New Yorkers love their dogs, and their dogs love their parks.
Four-legged city dwellers thrive on the open space and fresh air. It’s not bad for their two-legged companions either.
But that complex relationship has often been tested as dog owners push for more amenities and freedom in city parks.
The Parks Department is launching a series of town hall meetings with dog owners across the city to hear their concerns, and discuss ways to share coveted park space.
The series kicks off Saturday in Queens with a 10 a.m. meeting at Forest Park’s Oak Ridge building.
“Dog parks are often the busiest part of any given park,” said Garrett Rosso, a dog trainer and volunteer manager of the Tompkins Square Dog Run. “And dog parks are not just about dogs. They are about getting folks, especially seniors, out of the house and getting exercise.”
Animal rescuer Phyllis Taiano, who founded the Queens-based Four Paws Sake NYC, pointed out that most dog owners are very community-oriented residents.
“Many city dog owners may not have the luxury of a backyard,” said Taiano, who lives in Middle Village. “Dog parks can offer an outlet for stimulation and work many breeds today require, while also allowing dog owners to engage with residents in their communities … A tired dog is a happy dog.”
Many park users appreciate the constant presence of dog owners, which provide a perceived layer of security, said Deborah Zingale, administration manager of the Parks Department’s Urban Park Service.
“We have heard convincing, anecdotal information from parks managers that parks are generally safer because dog owners go for walks early in the morning and late in the evening when usage is lower,” Zingale said. “Their presence is another pair of eyes.”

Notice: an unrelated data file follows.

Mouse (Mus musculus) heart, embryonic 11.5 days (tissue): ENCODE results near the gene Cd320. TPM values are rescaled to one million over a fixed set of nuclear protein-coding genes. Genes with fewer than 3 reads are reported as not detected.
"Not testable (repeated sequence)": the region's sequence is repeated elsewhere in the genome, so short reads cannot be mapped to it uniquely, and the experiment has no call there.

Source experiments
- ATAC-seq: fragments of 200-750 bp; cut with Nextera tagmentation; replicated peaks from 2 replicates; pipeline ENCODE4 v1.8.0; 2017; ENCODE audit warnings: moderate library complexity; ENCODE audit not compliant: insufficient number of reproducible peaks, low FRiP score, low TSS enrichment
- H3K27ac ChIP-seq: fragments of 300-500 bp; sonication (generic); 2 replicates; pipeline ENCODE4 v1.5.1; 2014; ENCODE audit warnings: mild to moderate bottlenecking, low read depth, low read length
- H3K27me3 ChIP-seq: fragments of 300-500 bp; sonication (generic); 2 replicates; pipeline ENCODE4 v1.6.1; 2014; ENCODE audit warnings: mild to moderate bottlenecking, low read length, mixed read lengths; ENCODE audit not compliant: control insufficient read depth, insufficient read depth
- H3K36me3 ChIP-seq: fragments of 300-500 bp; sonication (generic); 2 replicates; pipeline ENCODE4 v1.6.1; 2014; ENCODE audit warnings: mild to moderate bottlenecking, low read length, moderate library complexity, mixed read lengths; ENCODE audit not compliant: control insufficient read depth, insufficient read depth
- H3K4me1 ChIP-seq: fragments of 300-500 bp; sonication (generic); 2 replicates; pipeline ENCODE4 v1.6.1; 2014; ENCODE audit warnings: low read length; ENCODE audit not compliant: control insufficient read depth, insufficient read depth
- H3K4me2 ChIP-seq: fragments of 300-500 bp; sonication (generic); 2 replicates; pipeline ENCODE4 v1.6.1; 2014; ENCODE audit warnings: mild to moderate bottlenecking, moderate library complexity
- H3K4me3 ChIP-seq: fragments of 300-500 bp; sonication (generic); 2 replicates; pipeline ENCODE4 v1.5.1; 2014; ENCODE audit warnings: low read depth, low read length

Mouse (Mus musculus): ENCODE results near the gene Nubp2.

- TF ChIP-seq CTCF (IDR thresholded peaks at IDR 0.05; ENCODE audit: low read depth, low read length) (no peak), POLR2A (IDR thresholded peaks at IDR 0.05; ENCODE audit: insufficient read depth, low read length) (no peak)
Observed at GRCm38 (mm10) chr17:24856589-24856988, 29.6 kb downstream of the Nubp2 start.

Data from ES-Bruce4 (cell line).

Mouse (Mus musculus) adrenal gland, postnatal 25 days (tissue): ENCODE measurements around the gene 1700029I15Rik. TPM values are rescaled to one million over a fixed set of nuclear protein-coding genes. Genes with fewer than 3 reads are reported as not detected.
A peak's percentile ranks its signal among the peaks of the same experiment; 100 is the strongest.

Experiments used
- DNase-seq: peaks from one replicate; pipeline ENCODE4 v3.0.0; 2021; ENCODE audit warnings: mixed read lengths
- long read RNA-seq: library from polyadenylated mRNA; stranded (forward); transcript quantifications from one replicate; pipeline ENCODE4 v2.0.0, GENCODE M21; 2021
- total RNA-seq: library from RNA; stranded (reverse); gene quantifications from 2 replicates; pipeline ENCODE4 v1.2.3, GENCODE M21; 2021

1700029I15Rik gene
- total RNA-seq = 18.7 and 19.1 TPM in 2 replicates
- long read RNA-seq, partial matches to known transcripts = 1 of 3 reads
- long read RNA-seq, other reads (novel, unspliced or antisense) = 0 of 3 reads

That sense of harmony, however, can be delicate to maintain. Dog owners and non-dog owners have battled over several issues: Where to place dog runs in parks, waste that is not picked up and designated areas that allow dogs to roam off their leashes during certain hours.
Tensions hit a high point a decade ago when Parks tried to codify its off-leash regulations and was countered by a movement to require dogs to stay on leashes at all times.
Some parkgoers felt threatened by the sight of dogs running loose in parks, while owners argued it was safe and important for their pooches’ health.
NYCdog founder Bob Marino emerged as a voice of reason during that time, negotiating with city officials on behalf of dog owners and helping to organize public meetings.
Marino passed away in 2014, and in recent months several advocates — including Rosso and Taiano and Sunnyside United Dogs Society president Rick Duro — joined together to reboot NYCdog and continue the work he started. They are trying to mobilize dog owners around the city to help advocate for more maintenance and better materials in dog parks.
Partnering with conscientious dog owners also benefits the agency, Zingale said, because they are sticklers for following the rules.
“As a group, they are very supportive of parks,” she said. “And they are very good at self-policing and peer-policing.”
Despite the self-sufficiency of many community groups, Duro knows just what a “quagmire” it can be to install a new dog run. While advocating for a run in his neighborhood, he was overwhelmed by the bureaucracy of getting approval, funding, design and beginning construction.
“... We still need help … more funding would be welcome,” he said. “Dog owners use New York City parks more than anyone, 365 days a year in all weather. But that means city government needs to step up and properly fund the Parks Department.”